State and local governments and public safety agencies will achieve many benefits.

  • State and local representatives will have significant voting power and real-time, direct representation on the FirstNet Board.
  • The planning grant program designed to immediately follow the creation of FirstNet will ensure state and local input into FirstNet’s Request for Proposal process – this is the legislation’s baked-in way to prioritize and ensure that state and local input is not just considered but incorporated into the network deployment.
  • A new highly advanced, game-changing technology – LTE – is suited to an efficient, national network architecture and yet by its nature enables local customization (prioritization, access).
  • Significant costs savings – state and local agencies will not need to expend increasingly limited funds to finance and maintain multiple, separate network builds and ongoing upgrades, purchase unique and very costly handsets, and pay for supplemental commercial wireless services.

While we await FirstNet’s arrival, and thereafter, all resources should be directed at ensuring FirstNet’s success, because FirstNet’s success means success for all stakeholders – including federal, state, and local government agencies; federal, state and local first responders; private partners such as wireless service providers and utilities; infrastructure, device, and application vendors; experts and consultants; and of course the general public.  Importantly, ensuring success for FirstNet is not inconsistent with those pursuing early network deployments.  FirstNet success is success for all, no matter the outcome of early network builds.

What is not consistent with ensuring the success of FirstNet are premature calls for “opt-out.”  While electing to opt-out might eventually be a viable proposition for some states, let’s go back to my previous proposition.  It’s in everyone’s best interests, including the safety and security of the public, for FirstNet to succeed.  If you’re a state with designs on eventually opting out, focusing now on FirstNet’s success will end up helping your own cause down the road.  At this point in time, focus especially on how to provide the most robust consultation possible with FirstNet to ensure that FirstNet develops its plans with each state’s voice and needs in mind.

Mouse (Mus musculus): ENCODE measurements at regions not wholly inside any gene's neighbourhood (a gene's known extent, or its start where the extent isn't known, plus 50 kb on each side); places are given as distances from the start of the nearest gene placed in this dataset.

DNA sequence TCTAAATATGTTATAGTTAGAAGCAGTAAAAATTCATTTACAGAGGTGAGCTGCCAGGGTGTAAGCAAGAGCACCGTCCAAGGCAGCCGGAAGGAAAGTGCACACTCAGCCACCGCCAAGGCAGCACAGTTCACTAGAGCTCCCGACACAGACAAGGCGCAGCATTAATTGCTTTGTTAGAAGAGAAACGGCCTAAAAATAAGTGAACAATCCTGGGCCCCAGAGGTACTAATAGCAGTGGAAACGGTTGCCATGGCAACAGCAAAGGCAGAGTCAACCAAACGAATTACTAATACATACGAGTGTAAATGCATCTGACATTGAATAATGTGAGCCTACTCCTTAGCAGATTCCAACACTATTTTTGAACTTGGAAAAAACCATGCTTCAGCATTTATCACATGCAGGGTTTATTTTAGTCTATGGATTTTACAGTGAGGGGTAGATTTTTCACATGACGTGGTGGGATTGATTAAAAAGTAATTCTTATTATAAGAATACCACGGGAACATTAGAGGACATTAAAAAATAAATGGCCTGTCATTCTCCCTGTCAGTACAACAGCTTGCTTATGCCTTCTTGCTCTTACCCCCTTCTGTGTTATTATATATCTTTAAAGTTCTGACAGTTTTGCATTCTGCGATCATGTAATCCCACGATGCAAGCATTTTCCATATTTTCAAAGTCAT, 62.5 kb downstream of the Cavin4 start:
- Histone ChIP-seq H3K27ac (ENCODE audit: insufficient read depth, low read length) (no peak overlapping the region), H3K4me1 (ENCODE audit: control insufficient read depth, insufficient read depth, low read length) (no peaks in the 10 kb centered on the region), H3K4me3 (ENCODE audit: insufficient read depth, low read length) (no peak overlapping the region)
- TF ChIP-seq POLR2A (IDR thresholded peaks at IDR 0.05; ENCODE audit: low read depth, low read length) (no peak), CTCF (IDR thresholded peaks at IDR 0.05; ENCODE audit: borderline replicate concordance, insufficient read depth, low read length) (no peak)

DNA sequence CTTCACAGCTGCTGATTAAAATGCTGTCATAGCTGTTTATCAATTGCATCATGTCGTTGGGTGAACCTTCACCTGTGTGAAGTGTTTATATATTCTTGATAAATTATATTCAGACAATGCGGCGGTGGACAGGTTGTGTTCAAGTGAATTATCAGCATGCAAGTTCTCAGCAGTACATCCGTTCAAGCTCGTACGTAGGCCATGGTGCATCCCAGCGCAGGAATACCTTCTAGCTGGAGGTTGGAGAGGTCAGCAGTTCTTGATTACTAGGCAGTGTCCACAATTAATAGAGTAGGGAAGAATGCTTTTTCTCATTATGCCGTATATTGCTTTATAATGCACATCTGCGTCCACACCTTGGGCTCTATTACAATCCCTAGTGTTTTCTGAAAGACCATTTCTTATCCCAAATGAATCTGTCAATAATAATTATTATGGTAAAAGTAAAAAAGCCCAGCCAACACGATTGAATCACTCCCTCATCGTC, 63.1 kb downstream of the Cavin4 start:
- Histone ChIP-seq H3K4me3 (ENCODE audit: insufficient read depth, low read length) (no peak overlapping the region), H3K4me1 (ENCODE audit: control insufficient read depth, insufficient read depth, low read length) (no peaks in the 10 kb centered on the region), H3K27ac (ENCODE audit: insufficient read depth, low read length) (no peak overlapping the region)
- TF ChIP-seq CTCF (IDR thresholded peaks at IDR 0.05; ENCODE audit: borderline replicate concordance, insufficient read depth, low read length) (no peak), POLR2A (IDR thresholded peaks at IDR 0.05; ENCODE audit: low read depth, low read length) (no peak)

Only FirstNet will ensure the deployment of the “core” network elements as required under the legislation, including those that should be centralized and not constructed in every state, and only FirstNet will achieve economies of scale in equipment and device costs that all agencies will benefit from.  But more fundamentally, under the law, opt-out is not a process that can even be entertained until after FirstNet receives the essential state and local planning input, develops a national network architecture, issues Requests for Proposals, selects vendors and network designs, and proposes such plans to the country.  Only then may states pursue the opt-out option which, by the way, is pretty rigorous under the legislation because the stakes are so high.

FirstNet is Almost Here.  No doubt it has a daunting task, tackling a national problem that has bedeviled policy makers and first responders for decades, and one which no state, region, or local jurisdiction has been able to solve.  But what we do know is that we must establish an advanced, nationwide public safety broadband network, as efficiently and effectively as possible.  And while the task is huge, it is one that FirstNet is designed to singularly focus upon, and for which the law empowers FirstNet with the requisite duties and responsibilities.  If we bring to bear the same energy and unity that achieved initial passage, which was really quite remarkable and unprecedented, to helping FirstNet help federal, state and local public safety entities, we will no doubt achieve all of the goals we fought for in the first place.